When determining privity, the court may look to the parties pre-existing legal relationships.

Taylor v. Sturgell, 533 U.S. 880, 894 (2008). A loan’s holder and the loan’s servicer are in privity for purposes of res judicata.

Bellot v. Wells Fargo, N.A., No. H-13- 2014, 2014 WL 2434170, at *5 (S.D. Tex. May 29, 2014), see also Maxwell v. U.S. Bank Nat. Ass’n., 544 Fed. Appx. 470, 473 (5th Cir. 2013).

25. In the first suit, the Burkes and Deutsche Bank, the holder of the Burkes’ loan, were the parties to the action.

The Second Lawsuit involved Deutsche Bank’s loan servicer, Ocwen. Attorney Defendants represented Deutsche Bank and Ocwen in the First and Second Lawsuits.

The Third Lawsuit involved the Burkes and Attorney Defendants.

This Fourth Lawsuit now involves again Deutsche Bank’s loan servicer, Ocwen and Ocwen’s Successor by Merger, PHH, and Attorney Defendants.

The parties are clearly in privity as required by the first element of res judicata.

ii. The judgment in the prior action was rendered by a court of competent jurisdiction.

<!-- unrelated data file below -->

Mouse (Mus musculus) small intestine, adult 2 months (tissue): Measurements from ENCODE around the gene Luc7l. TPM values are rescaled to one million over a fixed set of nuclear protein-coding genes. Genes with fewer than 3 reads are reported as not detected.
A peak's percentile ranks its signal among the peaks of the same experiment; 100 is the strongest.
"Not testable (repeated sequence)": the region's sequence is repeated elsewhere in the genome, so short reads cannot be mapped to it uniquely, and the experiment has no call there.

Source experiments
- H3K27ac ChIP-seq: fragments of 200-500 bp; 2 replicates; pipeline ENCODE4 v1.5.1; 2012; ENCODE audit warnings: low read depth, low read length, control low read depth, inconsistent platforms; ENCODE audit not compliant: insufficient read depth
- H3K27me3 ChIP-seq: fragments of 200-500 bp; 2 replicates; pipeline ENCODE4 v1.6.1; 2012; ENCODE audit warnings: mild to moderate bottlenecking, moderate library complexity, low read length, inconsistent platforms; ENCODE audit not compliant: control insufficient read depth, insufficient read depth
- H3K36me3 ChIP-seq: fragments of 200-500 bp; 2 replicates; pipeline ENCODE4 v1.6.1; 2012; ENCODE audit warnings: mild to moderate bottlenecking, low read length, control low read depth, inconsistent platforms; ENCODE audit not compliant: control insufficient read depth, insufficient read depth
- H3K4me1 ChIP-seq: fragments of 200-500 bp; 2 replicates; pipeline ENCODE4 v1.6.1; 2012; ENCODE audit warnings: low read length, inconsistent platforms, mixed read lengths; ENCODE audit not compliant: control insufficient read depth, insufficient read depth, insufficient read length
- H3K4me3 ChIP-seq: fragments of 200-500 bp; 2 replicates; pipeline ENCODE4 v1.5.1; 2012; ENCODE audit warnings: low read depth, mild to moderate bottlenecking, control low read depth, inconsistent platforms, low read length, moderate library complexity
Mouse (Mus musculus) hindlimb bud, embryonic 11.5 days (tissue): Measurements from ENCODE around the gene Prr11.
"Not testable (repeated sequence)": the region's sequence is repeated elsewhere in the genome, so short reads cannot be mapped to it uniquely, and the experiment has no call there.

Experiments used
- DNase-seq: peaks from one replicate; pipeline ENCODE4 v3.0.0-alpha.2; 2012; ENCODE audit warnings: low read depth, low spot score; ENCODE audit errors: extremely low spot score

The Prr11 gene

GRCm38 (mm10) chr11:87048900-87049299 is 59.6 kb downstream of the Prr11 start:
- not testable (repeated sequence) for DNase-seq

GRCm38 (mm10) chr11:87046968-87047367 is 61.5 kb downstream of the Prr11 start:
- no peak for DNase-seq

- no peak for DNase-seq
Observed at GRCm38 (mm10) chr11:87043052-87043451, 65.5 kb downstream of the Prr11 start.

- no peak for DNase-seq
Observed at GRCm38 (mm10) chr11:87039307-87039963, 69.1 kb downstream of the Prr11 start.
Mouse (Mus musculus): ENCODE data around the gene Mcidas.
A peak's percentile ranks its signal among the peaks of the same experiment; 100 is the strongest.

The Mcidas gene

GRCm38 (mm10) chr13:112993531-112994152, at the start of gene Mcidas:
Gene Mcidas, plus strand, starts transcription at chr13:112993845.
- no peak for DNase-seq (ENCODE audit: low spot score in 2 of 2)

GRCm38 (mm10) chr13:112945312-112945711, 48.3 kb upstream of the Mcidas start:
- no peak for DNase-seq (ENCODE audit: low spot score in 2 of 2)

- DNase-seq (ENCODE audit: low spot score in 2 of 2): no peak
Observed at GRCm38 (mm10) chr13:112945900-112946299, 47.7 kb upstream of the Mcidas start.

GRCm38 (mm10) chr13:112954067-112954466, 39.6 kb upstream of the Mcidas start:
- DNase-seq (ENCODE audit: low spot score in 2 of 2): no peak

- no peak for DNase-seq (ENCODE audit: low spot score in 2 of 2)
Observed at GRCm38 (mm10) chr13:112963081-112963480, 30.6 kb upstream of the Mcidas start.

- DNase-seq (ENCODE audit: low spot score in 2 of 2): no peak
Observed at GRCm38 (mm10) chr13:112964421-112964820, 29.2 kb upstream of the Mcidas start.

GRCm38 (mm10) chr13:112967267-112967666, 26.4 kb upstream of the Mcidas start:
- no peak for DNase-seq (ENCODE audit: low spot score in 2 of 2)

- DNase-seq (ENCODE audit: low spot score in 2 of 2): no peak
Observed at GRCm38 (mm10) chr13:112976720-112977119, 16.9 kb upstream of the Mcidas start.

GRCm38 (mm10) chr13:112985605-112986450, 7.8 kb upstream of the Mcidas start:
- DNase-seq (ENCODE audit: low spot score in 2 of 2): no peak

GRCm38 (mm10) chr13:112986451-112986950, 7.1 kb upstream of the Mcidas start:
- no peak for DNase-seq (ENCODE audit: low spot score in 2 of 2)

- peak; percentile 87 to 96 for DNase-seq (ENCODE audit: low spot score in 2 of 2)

26. In the Third Lawsuit, the United States Court of Appeals for the Fifth Circuit affirmed the judgment of the United States District Court for the Southern District of Texas.2 These are courts of competent jurisdiction, thus satisfying the second element of res judicata.

iii. The prior action was concluded by a final judgment on the merits.

27. There is no real dispute that a final judgment was entered in the Third Lawsuit and therefore the third element is satisfied.

iv. The same claim or cause of action was involved in both actions.

28. If the Burkes had a dispute regarding their loan, then those issues were required to have been brought by the Burkes in connection with their other counterclaims in the First Lawsuit.

Those same claims, when attempted by the Burkes to be brought in the Second and Third Lawsuits, were barred from being presented given the application of res judicata.

Any claims now stemming from the Burkes’ loan and Prior Litigation are also barred from being re-litigated as to the loan owner/ beneficiary and the mortgage servicer.

A party’s failure to assert compulsory counterclaims precludes that party from asserting them in later lawsuits.

Gray v. Kirkland, 550 S.W.2d 410, 411 (Tex. Civ. App.— Corpus Christi 1977, writ ref’d n.r.e.); see also Barr v. Resolution Trust Corp., ex rel. Sunbelt Fed. Sav., 837 S.W.2d 627, 629–31 (Tex.1992).